|Absolutely, definitely, positively stretch after your walks…|
Without it, the muscles shorten and become tight. Then, when you call on the muscles for activity, they are weak and unable to extend all the way. That puts you at risk for joint pain, strains, and muscle damage.
Most people understand that stretching after an intense workout is essential but will walk for 30 minutes or an hour and then just go about their day. Just because it’s not intense doesn’t mean a stretch after isn’t warranted. In fact a quick stretch after a walk is a perfect time to do it as your muscles are warm and ready to get stretched.
I thought I would share with you a quick 4 minute stretch routine that can be done outside from standing (no need to lie on the grass!) immediately after a walk. Each stretch should be held for 30 seconds per side. If you find one area particularly tight feel free to hold for longer or repeat the stretch.
Stretch #1: Calf Stretch
Find yourself a curb or a stair to stand on. Keep your right foot on the stair or curb and slide the left one back until just the ball of your foot is on the edge. Drop your left heel down until you feel a stretch. If your balance is challenged by this, just find a wall or a tree to lean your hands against.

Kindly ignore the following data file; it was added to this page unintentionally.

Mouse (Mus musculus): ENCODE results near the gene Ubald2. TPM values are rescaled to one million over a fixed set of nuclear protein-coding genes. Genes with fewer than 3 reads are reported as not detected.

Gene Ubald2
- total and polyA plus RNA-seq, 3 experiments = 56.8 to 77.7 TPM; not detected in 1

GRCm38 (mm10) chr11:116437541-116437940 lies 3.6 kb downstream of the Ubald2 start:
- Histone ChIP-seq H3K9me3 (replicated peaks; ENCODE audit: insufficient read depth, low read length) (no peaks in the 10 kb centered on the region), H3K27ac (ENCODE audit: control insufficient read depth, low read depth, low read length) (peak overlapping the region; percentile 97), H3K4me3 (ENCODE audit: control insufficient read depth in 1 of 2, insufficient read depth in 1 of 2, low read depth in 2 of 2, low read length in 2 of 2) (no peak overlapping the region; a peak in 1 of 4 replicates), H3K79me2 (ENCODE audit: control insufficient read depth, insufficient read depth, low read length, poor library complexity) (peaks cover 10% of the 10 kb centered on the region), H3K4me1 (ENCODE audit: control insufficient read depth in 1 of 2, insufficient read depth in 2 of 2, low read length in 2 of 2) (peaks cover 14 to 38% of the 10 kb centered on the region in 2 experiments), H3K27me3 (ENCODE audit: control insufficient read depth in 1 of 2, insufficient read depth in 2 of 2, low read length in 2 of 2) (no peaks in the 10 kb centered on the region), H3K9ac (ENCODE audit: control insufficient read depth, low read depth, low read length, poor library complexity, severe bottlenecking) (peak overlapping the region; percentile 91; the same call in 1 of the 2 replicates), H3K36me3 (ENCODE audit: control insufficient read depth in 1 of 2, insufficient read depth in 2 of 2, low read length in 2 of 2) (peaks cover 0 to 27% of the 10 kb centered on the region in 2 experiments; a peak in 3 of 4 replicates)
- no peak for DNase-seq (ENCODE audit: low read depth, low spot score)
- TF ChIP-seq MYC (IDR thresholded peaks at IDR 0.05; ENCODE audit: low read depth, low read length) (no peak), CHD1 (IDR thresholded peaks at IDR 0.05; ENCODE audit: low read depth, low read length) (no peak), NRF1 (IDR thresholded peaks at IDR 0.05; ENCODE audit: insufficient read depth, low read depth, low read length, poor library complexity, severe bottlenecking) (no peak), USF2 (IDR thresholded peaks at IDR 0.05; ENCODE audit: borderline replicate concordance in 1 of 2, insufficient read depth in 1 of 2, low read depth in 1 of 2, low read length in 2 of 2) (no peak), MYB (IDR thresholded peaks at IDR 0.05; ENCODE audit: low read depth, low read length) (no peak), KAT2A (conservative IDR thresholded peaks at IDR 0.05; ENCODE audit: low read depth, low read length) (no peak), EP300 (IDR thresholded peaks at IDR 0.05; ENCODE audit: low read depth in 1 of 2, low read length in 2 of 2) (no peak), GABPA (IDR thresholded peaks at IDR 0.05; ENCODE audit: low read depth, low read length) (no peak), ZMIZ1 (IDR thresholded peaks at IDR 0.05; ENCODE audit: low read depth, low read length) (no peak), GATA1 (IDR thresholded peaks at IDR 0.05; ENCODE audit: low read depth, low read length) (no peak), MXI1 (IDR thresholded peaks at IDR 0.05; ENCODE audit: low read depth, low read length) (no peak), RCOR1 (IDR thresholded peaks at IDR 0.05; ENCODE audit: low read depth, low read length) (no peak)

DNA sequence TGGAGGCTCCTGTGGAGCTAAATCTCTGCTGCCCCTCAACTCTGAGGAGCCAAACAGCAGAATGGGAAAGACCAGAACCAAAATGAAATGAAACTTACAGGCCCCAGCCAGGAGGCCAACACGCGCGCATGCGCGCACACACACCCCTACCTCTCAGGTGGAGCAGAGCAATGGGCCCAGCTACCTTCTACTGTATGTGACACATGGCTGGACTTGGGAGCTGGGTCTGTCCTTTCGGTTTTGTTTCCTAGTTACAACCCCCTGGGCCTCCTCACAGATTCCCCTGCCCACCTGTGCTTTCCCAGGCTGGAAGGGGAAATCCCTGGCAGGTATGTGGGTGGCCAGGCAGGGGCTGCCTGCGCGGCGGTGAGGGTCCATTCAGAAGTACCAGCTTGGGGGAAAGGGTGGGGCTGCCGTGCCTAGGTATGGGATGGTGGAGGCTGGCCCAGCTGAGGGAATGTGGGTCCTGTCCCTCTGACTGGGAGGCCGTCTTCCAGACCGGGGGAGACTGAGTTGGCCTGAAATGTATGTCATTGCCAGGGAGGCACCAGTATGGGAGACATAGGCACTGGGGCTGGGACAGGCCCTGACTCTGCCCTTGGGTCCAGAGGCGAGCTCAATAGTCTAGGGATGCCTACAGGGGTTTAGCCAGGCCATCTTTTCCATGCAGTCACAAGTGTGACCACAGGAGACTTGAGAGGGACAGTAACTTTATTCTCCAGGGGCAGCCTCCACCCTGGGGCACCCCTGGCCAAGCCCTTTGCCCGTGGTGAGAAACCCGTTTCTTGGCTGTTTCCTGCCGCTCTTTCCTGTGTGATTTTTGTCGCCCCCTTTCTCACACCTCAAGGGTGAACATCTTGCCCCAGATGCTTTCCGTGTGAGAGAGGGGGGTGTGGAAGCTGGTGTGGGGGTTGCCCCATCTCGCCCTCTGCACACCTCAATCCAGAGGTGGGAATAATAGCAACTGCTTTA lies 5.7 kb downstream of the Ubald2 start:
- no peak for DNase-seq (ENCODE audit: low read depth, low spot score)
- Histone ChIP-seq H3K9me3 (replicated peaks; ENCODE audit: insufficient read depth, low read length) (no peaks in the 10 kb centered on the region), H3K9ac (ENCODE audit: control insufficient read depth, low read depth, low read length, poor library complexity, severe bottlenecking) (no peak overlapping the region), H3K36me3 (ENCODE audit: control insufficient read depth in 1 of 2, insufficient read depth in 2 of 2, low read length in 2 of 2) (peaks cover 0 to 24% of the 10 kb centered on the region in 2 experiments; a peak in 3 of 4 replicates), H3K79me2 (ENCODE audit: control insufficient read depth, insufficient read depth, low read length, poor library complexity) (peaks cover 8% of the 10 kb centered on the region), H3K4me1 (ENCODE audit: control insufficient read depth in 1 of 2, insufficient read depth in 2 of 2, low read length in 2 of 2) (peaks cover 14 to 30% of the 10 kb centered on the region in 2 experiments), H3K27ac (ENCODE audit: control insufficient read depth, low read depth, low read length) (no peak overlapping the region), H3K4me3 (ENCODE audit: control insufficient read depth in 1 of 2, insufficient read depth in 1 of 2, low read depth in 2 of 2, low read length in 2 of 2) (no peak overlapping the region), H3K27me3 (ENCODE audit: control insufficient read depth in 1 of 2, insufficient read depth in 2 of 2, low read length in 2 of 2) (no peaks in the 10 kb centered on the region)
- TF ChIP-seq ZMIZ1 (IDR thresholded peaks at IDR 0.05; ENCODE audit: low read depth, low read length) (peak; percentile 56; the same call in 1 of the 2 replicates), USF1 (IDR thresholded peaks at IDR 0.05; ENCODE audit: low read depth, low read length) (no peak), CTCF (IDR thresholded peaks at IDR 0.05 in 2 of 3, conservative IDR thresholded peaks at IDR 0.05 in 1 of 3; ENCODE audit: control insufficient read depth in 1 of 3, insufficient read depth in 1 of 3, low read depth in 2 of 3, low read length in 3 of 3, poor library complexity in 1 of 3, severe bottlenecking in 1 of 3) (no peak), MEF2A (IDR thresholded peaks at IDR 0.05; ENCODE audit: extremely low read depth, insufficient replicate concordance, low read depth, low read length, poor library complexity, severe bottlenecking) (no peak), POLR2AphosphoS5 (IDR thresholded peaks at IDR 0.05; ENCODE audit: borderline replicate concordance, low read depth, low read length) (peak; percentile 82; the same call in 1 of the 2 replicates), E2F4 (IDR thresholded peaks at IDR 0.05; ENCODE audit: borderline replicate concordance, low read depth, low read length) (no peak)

|Stretch #2: Hamstring Stretch|
From standing, take your right leg forward and point your toes to the sky. Start to bend your left knee as you place your hands on your right leg, bending forward at the hips, keeping the chest upright and your hips back.
|Stretch #3: Hip Flexor Stretch|
From standing, step your right leg back and bend your left knee. With your right heel pressed towards the ground, keeping the leg locked straight, press your right hip forward. Keep your lower abs lightly engaged so you feel the stretch in the front of your hip, rather than in your low back.
|Stretch #4: Chest Stretch|
Find yourself a tree or a corner of a wall and place your forearm on it, your elbow should be at shoulder height, or slightly above or below that. Step slightly forward and rotate away from your arm, leaning lightly forward.